EXTENDED DEADLINE: OCTOBER 1, 2019
The Anacostia Playhouse New Play Festival 2019
What happens when a city loses its soul?
The silence is deafening.
In 1968 more than 3,000 people from the Poor People’s Campaign set up camp on the National Mall for six weeks in an effort to organize collective activism that would bring economic empowerment and a true end to poverty in America.
Unfortunately the memory of that event and the voices of the people who lived, worked and educated their children in that tent city in the hopes of achieving real change were silenced, drowned out by the celebrity-filled success of the August 1963 March on Washington.
Over fifty years have passed. The go-go music on the corner of Florida and Georgia Avenue proved too loud for a resident in a shiny new condo close by. The city acquiesced and silenced the music. But even though the outrage was immediate, owner Don Campbell couldn’t turn the music back on back on until T-Mobile CEO John Légère said so. Weeks later, the noise of outrage rose again against those who chose not to honor, or even attempt to understand, the sacred space that is Howard University’s campus. The question was posed: Why don’t “they” just move out of the city?
While other American cities have found ways to allow bike lanes, yoga studios and pet friendly coffee shops to coexist with long time residents and low income housing , DC has chosen a different path.
Washington DC has the highest rate of displacing African American residents to make room for developers who serve primarily affluent white residents. According to the National Community Reinvestment Coalition in Washington DC, gentrification does not mean increased investment or physical improvements. In Washington DC, gentrification is removing people of color.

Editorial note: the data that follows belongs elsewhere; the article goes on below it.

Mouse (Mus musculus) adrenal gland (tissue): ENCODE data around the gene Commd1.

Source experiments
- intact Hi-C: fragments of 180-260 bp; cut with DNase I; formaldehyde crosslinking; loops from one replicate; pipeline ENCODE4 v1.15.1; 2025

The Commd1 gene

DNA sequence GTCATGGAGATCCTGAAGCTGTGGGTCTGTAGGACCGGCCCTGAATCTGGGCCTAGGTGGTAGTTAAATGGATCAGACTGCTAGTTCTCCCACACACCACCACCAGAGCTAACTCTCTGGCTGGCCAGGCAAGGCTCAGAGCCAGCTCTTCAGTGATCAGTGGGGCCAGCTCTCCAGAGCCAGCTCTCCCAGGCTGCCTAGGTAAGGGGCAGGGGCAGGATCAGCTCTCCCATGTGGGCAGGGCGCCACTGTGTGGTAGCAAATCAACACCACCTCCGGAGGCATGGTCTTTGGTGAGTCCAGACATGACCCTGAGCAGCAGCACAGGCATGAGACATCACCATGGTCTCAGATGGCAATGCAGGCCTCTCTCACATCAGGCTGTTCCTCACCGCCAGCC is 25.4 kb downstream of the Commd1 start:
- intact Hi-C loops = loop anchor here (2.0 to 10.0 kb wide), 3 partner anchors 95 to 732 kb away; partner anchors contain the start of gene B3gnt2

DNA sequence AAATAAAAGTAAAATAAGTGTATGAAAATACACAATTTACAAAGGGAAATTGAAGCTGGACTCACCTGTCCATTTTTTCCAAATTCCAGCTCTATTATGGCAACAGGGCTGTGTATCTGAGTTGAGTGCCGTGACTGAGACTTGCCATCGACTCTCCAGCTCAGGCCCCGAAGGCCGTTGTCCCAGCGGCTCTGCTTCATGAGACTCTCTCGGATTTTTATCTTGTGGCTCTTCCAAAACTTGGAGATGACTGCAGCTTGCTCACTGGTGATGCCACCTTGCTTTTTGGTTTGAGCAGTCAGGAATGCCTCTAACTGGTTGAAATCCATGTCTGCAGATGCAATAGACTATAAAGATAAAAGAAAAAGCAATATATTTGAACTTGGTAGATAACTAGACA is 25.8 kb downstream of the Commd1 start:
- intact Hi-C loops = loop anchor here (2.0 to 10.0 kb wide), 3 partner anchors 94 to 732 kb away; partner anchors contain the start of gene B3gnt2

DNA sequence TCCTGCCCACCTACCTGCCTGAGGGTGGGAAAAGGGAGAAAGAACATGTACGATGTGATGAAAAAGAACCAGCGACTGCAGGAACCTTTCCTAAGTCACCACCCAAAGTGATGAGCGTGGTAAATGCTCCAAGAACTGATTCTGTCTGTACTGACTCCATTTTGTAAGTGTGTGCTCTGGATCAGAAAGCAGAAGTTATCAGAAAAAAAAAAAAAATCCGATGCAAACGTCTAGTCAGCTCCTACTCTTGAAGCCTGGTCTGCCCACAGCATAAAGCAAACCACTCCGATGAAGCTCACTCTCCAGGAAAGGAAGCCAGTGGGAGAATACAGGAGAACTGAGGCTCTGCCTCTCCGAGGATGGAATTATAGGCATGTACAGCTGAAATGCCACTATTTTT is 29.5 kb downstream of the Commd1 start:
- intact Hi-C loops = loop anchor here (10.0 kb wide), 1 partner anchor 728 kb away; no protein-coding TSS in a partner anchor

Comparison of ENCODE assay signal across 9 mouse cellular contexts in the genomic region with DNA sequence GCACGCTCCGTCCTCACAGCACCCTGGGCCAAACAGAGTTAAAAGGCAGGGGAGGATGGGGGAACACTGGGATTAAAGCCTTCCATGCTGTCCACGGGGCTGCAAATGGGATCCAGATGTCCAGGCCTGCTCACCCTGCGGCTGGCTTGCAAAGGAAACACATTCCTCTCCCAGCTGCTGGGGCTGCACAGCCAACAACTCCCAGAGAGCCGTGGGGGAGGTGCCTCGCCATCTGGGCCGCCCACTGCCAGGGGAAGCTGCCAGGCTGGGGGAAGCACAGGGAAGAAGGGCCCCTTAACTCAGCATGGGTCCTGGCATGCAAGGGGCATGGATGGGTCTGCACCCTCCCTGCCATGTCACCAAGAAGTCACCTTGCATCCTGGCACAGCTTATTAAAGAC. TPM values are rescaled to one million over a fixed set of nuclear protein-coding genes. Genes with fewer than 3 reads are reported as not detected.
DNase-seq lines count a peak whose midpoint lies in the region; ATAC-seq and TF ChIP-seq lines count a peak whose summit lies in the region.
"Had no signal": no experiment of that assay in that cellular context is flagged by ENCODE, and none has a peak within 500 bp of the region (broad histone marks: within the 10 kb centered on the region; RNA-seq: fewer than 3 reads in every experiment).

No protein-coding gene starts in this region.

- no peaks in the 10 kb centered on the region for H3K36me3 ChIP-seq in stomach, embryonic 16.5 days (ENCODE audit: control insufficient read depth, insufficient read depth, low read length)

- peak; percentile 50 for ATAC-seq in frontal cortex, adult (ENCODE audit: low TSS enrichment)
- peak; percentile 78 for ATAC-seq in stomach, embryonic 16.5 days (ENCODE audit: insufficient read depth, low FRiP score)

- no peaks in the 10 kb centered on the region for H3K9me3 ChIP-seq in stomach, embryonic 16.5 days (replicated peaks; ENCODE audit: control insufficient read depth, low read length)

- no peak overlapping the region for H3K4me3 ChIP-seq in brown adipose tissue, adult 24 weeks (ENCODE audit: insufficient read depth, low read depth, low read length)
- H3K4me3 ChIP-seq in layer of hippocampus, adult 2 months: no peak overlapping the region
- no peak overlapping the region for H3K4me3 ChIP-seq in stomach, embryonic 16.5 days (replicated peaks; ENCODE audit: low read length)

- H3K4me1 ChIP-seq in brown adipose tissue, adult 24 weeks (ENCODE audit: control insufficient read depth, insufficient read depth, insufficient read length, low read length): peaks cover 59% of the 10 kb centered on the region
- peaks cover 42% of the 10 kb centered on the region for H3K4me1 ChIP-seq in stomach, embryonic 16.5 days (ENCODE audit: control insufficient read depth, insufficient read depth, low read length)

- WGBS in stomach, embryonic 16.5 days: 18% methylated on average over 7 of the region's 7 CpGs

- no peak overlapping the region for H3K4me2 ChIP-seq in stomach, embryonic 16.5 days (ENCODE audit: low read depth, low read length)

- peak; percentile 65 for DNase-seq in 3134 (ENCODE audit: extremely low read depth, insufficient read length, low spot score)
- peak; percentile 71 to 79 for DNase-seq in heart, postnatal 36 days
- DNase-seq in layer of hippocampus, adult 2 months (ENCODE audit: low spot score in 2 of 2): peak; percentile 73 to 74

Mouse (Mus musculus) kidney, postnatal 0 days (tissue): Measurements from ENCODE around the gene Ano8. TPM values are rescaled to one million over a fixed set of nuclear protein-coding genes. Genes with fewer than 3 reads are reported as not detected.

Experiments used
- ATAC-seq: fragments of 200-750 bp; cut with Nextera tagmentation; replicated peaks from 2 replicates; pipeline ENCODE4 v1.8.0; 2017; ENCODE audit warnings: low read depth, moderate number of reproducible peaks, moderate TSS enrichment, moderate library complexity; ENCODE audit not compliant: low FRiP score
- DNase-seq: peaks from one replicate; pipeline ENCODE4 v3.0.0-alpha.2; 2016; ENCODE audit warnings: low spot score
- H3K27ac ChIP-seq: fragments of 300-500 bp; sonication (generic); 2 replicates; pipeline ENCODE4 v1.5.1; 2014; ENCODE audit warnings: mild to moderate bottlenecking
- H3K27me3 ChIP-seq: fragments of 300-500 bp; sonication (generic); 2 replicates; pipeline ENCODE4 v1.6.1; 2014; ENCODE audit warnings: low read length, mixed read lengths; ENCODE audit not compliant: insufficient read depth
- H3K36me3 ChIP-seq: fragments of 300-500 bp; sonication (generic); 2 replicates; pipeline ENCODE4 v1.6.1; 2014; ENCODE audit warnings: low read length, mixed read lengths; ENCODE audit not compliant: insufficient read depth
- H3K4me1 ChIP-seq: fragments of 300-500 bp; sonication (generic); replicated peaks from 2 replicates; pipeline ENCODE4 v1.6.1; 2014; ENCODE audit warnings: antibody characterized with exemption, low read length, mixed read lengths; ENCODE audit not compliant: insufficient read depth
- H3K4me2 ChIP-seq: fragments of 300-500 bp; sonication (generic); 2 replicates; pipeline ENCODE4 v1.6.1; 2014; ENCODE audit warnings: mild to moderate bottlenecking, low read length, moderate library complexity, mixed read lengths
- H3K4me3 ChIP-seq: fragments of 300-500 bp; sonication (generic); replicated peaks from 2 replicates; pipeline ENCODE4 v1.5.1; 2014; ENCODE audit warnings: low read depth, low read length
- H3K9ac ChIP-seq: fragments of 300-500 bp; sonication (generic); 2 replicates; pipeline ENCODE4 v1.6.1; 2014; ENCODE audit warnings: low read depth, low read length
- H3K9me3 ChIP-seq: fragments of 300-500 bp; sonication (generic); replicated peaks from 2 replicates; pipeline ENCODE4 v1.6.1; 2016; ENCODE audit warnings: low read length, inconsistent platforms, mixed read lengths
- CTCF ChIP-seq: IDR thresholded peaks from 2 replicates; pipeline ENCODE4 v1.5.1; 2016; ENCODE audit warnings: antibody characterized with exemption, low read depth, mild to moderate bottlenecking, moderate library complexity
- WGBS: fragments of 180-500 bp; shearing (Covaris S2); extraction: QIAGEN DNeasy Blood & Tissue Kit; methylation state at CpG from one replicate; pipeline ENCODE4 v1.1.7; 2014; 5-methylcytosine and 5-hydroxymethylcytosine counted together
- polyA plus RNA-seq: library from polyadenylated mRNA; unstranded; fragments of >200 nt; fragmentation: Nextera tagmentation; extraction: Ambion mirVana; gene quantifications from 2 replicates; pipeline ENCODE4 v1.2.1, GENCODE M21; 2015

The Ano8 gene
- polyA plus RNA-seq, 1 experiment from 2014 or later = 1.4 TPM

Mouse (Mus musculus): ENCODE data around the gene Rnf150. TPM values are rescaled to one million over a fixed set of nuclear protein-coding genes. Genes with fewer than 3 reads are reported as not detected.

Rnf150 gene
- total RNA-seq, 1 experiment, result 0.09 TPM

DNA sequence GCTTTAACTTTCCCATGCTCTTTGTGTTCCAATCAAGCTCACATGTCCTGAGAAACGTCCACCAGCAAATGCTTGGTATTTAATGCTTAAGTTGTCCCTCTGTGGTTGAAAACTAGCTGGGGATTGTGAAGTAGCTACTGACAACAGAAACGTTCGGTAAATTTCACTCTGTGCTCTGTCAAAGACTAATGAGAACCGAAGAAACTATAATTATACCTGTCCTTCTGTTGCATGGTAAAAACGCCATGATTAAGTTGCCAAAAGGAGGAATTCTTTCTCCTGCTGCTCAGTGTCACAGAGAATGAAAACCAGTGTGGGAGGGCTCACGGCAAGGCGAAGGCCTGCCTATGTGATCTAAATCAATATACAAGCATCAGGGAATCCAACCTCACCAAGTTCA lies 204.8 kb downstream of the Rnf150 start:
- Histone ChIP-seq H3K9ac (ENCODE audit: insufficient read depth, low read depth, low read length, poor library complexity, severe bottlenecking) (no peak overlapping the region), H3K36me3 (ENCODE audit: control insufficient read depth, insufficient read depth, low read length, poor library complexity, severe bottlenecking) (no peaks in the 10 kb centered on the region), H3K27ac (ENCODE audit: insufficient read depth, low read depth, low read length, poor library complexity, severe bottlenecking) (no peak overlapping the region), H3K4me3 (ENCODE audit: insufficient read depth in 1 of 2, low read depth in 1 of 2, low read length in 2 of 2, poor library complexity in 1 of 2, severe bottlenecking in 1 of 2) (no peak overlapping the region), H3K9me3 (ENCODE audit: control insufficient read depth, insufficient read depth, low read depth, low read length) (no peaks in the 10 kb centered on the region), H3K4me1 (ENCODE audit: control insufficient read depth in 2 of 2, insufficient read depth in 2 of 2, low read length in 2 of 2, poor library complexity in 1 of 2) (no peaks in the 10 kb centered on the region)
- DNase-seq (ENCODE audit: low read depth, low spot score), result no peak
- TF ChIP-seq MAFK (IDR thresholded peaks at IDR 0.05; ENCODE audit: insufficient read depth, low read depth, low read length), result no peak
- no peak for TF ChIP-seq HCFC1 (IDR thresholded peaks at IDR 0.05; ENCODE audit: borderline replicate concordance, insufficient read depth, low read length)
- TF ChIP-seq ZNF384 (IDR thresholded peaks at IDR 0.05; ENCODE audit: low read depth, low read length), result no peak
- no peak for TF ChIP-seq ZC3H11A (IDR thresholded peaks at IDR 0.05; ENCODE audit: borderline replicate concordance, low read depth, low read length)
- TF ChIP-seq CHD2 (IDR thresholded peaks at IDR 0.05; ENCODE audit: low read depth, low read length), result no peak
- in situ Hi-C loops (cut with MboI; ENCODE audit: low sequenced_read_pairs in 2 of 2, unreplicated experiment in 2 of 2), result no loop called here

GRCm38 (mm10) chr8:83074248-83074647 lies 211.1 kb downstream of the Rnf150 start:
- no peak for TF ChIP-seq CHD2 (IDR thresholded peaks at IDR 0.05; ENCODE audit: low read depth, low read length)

These voices are now going unheard, silenced by the constant noise of construction projects.
What happens when the creation is valued more than the creators?
As artists we focus on inspiration. Inspiration that, regardless of race, religion, or economic background, allows us to connect on a spark that is foundational to humanity. That spark is why we create art, write songs, and author plays. It’s the spark that’s found in go-go music, the unique language and fashion of DC’s children, mumbo sauce, and Howard University students. And now, 20,000 of the very people who invented countless ingenuities have been forced out of the city.
This city once captured good food, great music, beautiful art, and a warm, welcoming environment in which to enjoy it all. We had this in Shaw, Petworth, and Anacostia. Unfortunately, in the name of progress and improvement, the creators of these vibrant places were displaced. What they created was appropriated and the creators were no longer needed.
The Anacostia Playhouse asks playwrights to imagine what could happen East of the Anacostia if new residents awoke to find that their new communities no longer had that vibrancy they craved and now they must make a life in a place devoid of the soul that drew them to it.
Let us also imagine the next chapter of the creators as they propose to own their space and, perhaps, to withhold their gifts of soul from the displacers.
Shine a spotlight on the voices that are being silenced: The corner cell phone store that plays a musical genre invented in DC ; the special cuisine that was once a neighborhood cornerstone; and the people themselves who built an amazing culture, despite limited resources, over policing, and a lack of access to financing. The people who were brushed aside and left behind. And whose voices were silenced.
The play should be short: 10-15 minutes
The play should have no more than 4 characters
The play should focus on neighborhoods east of the Anacostia river
EXTENDED DEADLINE: October 1, 2019